Cubs' Bryant given night off with elbow issue

  • Milwaukee Brewers' Ben Gamel, bottom, slides safely into third base for a two-RBI triple while Chicago Cubs third baseman Kris Bryant, top, catches the throw during the fourth inning of a baseball game Saturday, July 25, 2020, in Chicago.

    Milwaukee Brewers' Ben Gamel, bottom, slides safely into third base for a two-RBI triple while Chicago Cubs third baseman Kris Bryant, top, catches the throw during the fourth inning of a baseball game Saturday, July 25, 2020, in Chicago.

Updated 7/28/2020 6:00 PM

Kris Bryant, off to a 1-for-17 start, was given the night off Tuesday in Cincinnati and manager David Ross said before the game Bryant is dealing with a minor left elbow issue.

"KB's dealing with a few little bumps and bruises," Ross said in a Zoom call with reporters. "He's got a little elbow thing. I just want to make sure we get on top of it immediately and it doesn't become a bigger issue."


Catcher Willson Contreras also got the night off, with Victor Caratini stepping in behind the plate. Ross said that was a matter of playing a long, taxing game Monday night and wanting to keep Contreras as fresh as possible.

Bryant has been in a relatively new role leading off this season, but he's opened in a slump.

"I want Kris Bryant to be the player he's always been," Ross said.

"That's why I put him in the leadoff spot. He looks like he's embracing that role. I just want him to work through that, get his timing and make sure he's healthy.

"Every year you look at the back of his baseball card and there's really good numbers there, so I trust that. You have to give trust to those guys that are battle-tested and have been through the grind. Once he gets locked in, he'll be carrying us like some of these other guys are now. On a good team, that's what happens."

by signing up you agree to our terms of service

Souza comeback complete:

When Steven Souza Jr. delivered a 2-run double in the first inning Monday, it was his first hit in the major leagues since Sept. 30, 2018. He missed all of last season with a major knee injury.

"It was really emotional," Souza said before Tuesday's game. "I didn't actually expect it to be. I don't know why. I've played so many games in spring training and then the summer camp. I wasn't really prepared with how I was going to react. I think it was just overwhelming being back.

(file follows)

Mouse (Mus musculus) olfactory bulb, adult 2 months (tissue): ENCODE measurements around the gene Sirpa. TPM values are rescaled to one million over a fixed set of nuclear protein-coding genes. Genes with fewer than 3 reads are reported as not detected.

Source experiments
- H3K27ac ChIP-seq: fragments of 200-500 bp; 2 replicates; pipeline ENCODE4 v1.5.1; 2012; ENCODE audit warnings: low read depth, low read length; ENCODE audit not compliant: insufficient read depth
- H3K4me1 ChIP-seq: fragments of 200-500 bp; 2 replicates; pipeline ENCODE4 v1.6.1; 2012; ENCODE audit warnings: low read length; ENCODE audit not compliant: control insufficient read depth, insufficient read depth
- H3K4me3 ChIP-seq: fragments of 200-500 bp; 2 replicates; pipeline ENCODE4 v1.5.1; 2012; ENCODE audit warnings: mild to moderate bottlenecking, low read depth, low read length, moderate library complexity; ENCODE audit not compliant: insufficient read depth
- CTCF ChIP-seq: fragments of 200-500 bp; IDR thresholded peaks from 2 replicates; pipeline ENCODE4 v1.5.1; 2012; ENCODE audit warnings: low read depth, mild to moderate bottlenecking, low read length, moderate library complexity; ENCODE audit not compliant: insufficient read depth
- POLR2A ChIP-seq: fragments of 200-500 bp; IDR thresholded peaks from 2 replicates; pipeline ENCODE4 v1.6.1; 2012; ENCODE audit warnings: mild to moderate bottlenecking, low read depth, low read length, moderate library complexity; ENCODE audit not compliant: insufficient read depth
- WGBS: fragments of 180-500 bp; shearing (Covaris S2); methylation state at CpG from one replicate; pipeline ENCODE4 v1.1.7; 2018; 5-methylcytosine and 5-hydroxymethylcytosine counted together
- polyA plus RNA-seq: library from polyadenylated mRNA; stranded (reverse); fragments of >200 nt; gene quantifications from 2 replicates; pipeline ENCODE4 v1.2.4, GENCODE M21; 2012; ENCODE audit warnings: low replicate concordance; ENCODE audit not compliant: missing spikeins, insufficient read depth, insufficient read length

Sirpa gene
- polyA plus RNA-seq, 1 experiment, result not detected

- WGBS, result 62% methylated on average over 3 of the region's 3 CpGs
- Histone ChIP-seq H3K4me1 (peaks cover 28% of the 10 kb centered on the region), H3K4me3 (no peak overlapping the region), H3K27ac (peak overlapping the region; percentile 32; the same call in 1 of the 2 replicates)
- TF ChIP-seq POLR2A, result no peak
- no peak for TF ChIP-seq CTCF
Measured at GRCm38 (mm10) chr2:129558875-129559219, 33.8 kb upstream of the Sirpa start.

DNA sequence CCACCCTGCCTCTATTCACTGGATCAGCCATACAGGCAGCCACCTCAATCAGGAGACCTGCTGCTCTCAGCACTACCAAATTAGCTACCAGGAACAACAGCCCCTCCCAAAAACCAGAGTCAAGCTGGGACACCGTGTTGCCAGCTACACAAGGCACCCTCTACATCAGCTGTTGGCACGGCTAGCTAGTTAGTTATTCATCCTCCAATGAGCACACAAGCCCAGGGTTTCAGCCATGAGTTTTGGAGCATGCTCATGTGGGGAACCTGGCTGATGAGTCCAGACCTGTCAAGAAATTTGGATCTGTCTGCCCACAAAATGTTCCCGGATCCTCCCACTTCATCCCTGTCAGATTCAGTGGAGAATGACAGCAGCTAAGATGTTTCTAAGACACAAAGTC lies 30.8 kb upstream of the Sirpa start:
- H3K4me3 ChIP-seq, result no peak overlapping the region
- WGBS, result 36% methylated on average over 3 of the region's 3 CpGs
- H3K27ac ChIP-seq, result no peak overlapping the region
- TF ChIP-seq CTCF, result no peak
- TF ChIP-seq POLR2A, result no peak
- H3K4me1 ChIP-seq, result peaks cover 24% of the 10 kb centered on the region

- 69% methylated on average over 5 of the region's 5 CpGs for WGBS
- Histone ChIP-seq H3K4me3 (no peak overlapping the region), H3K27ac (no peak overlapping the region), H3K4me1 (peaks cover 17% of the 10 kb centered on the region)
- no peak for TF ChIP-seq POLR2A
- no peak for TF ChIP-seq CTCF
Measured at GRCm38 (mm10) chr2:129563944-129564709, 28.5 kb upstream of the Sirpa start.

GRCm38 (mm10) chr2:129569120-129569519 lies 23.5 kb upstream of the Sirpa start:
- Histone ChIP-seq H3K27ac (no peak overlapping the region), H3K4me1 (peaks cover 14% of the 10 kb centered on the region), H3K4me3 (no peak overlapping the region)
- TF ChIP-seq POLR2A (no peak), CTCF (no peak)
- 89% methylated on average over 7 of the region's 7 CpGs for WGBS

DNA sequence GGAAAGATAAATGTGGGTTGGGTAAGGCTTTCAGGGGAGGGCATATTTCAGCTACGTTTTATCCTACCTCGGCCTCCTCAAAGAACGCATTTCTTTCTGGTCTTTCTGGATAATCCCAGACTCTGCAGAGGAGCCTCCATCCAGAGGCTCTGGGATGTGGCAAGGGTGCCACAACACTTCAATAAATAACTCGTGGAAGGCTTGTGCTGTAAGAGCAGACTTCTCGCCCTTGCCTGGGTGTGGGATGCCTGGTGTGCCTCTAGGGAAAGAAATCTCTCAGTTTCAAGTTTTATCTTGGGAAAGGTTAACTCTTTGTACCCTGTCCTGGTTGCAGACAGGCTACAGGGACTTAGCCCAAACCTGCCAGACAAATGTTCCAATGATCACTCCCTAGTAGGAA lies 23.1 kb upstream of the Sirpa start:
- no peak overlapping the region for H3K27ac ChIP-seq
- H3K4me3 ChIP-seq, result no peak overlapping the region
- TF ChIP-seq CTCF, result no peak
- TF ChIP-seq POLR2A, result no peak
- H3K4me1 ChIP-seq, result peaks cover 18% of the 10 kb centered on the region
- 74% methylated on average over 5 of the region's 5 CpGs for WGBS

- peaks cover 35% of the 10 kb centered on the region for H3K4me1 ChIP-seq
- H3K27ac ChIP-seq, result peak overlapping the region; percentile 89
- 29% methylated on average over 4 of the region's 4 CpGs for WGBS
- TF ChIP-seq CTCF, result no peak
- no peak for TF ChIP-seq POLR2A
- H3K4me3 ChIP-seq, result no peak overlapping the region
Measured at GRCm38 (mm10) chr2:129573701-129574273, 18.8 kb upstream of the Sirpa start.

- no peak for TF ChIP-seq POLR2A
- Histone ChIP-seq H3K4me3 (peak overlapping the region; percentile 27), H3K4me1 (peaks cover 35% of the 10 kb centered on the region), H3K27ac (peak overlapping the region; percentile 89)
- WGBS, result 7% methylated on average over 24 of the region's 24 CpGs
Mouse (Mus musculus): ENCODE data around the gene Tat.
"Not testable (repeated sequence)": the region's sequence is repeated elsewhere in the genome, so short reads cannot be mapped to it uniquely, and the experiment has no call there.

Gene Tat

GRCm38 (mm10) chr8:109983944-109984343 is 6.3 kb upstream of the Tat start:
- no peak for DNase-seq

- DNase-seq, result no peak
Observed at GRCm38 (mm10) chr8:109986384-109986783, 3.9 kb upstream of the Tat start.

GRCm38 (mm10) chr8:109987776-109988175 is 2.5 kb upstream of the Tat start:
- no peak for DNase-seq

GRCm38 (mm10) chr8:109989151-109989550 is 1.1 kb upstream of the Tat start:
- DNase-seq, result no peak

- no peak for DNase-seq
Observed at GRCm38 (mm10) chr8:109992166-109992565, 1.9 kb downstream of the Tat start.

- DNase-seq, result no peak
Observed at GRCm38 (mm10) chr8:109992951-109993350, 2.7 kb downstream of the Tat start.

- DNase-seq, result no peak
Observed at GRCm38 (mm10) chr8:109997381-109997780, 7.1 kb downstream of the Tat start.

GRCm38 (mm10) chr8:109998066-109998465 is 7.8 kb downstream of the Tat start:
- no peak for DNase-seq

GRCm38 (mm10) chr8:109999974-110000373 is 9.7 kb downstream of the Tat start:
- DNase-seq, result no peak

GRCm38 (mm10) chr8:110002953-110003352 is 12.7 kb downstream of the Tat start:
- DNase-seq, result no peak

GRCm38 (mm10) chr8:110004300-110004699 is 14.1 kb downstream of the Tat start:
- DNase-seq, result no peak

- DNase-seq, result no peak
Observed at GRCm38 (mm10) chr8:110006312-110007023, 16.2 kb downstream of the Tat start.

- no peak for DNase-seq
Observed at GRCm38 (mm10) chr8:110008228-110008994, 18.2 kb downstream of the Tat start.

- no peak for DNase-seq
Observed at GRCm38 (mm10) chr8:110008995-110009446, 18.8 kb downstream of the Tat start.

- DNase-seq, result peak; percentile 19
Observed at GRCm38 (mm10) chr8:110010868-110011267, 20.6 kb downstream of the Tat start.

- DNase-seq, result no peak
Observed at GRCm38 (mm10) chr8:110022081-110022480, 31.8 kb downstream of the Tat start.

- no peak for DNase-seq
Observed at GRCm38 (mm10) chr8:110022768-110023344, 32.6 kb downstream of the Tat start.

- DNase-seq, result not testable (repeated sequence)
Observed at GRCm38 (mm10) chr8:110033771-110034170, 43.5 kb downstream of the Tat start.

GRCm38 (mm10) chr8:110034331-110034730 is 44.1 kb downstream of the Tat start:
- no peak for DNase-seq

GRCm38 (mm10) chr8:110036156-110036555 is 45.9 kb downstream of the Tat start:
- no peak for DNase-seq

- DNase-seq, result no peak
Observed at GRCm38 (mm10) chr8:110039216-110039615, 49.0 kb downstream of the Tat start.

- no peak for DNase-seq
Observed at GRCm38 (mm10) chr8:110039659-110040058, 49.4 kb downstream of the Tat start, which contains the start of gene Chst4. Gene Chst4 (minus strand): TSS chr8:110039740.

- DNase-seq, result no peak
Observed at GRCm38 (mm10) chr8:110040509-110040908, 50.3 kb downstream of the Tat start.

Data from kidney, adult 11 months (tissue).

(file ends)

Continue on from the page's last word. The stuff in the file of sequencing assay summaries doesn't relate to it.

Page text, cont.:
"This (Cincinnati) is where I had my surgery. Then the overwhelming sense of support from my teammates, it just flooded me and it just brought me back to being thankful for all the people that impacted me. It was a really cool moment."

Souza's knee injury happened while he was playing for Arizona in an exhibition game against the White Sox March 25, 2019. He was just running home and when he stepped on the plate, his foot seemed to slip and his knee collapsed like it was made of rubber. Souza was rolling on the ground in agony and had to be helped off the field. The diagnosis was ACL tear, LCL tear, partial PCL tear and posterior lateral capsule tear in his left knee.


"Before this knee injury, I tore my pec and just had a couple of freak injuries back-to-back," he said. "It was a grind. There were people telling me I wasn't going to make it back. There were people telling me my career was over. But I just believed there was a reason this all happened to me."

Eyes on the Marlins:

The coronavirus pandemic hits home for Souza because his sister-in-law Morgan is a nurse at the Mayo Clinic and deals with it every day.

"My sister in law is on the front lines," Souza said. "She's on the COVID unit and she's a champ, honestly. I talk to her almost every other day, just trying to encourage her, because it's a scary thing when you're in the middle of that."

Meanwhile, there's been plenty of discussion and speculation about the Miami Marlins, which had their season suspended until at least Monday after a reported 17 members of their traveling party tested positive.

The good news is there has been no positive tests among the Philadelphia Phillies, who played the Marlins in their opening series. But people within baseball and without will be wondering how that happened within one team.

"Everybody in the Cubs' organization has really set a high standard for taking care of the protocols," Souza said. "There's not one person that is being reckless with what we're doing. We're doing such a good job that I have a really skewed perspective, because I don't see why everybody else can't be doing what we're doing.

"So I don't know what other teams are doing and how they're following the protocols. I know it sucks for all of us. It's not ideal how we go about our day. But I'm watching the way we're having fun on the field and we're making these sacrifices on these protocols and being diligent to be able to do it.

"And I do believe that most teams are doing that and I think that we'll be able to finish out the season. This may be a wakeup call that we need stay strong and keep going on these protocols."


Get articles sent to your inbox.

Article Comments ()
Guidelines: Keep it civil and on topic; no profanity, vulgarity, slurs or personal attacks. People who harass others or joke about tragedies will be blocked. If a comment violates these standards or our terms of service, click the X in the upper right corner of the comment box. To find our more, read our FAQ.